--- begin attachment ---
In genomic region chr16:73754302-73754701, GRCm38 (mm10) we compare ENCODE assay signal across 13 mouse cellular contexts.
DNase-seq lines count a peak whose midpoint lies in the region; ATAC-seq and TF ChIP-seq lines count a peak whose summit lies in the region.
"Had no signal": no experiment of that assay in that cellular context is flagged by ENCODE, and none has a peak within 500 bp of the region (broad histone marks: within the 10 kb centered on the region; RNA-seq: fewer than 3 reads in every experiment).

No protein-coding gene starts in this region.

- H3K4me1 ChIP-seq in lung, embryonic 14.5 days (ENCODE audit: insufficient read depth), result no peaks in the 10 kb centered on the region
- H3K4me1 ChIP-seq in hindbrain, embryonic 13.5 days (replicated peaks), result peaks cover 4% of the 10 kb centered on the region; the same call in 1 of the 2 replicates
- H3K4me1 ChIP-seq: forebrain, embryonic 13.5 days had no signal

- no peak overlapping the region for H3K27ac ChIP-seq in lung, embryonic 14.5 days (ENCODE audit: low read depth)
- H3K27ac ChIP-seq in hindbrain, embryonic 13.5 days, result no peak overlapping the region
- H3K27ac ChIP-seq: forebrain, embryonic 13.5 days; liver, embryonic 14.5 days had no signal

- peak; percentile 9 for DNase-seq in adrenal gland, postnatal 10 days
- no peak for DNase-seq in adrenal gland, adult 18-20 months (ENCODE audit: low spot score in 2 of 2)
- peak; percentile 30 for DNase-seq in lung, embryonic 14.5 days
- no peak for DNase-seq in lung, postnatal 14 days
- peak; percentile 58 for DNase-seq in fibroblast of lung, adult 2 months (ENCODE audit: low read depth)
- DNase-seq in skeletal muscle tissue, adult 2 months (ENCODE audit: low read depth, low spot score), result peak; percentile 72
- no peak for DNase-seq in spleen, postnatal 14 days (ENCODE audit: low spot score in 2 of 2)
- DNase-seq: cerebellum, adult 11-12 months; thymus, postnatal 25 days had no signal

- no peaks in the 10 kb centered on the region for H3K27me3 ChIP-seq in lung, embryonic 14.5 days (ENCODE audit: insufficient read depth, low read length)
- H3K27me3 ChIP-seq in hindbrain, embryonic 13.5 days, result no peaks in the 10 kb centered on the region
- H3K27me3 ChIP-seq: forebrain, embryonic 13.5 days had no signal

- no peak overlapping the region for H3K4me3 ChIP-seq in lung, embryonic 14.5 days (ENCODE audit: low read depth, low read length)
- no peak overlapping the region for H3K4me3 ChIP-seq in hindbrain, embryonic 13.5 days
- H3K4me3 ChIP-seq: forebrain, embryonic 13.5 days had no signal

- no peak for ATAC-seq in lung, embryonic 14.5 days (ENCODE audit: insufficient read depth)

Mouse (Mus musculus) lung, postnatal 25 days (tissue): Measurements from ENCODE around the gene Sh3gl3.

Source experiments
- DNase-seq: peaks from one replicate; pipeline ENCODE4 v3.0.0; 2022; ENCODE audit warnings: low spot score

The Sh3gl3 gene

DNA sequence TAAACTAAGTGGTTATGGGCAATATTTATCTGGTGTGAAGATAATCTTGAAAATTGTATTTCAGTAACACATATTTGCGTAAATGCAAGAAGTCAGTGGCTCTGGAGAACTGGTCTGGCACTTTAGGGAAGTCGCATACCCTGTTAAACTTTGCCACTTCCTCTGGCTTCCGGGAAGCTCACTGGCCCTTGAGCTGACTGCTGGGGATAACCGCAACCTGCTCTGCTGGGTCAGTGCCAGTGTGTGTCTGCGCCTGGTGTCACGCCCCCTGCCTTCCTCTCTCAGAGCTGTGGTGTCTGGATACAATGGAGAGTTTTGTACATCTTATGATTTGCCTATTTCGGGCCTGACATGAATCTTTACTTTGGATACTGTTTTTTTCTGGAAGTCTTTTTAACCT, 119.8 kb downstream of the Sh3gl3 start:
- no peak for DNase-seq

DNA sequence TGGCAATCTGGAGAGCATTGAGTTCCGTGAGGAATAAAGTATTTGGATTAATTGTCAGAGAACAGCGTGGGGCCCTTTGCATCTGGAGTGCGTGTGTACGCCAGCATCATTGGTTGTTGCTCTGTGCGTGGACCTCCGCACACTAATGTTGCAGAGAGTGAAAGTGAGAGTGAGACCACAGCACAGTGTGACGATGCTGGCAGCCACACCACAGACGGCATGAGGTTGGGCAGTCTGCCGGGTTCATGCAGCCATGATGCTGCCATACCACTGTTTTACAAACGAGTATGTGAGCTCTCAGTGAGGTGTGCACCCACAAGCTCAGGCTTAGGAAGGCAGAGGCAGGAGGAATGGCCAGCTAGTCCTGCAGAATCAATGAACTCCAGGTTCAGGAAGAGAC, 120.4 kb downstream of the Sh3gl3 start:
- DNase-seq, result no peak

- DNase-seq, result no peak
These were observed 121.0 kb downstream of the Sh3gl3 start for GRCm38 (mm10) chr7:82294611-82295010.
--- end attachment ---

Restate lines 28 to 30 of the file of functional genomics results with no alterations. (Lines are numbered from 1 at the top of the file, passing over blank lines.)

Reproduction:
- DNase-seq: peaks from one replicate; pipeline ENCODE4 v3.0.0; 2022; ENCODE audit warnings: low spot score

The Sh3gl3 gene

DNA sequence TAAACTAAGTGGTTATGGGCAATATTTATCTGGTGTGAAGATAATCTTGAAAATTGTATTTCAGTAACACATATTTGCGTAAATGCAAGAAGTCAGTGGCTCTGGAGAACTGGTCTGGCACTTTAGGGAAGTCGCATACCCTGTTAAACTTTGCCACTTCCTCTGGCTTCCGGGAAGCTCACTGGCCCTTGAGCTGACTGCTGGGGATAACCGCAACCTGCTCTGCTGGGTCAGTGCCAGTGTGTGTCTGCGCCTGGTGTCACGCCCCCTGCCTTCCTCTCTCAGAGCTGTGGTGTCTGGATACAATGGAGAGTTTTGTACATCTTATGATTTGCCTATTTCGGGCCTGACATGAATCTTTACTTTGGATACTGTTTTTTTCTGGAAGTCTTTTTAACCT, 119.8 kb downstream of the Sh3gl3 start: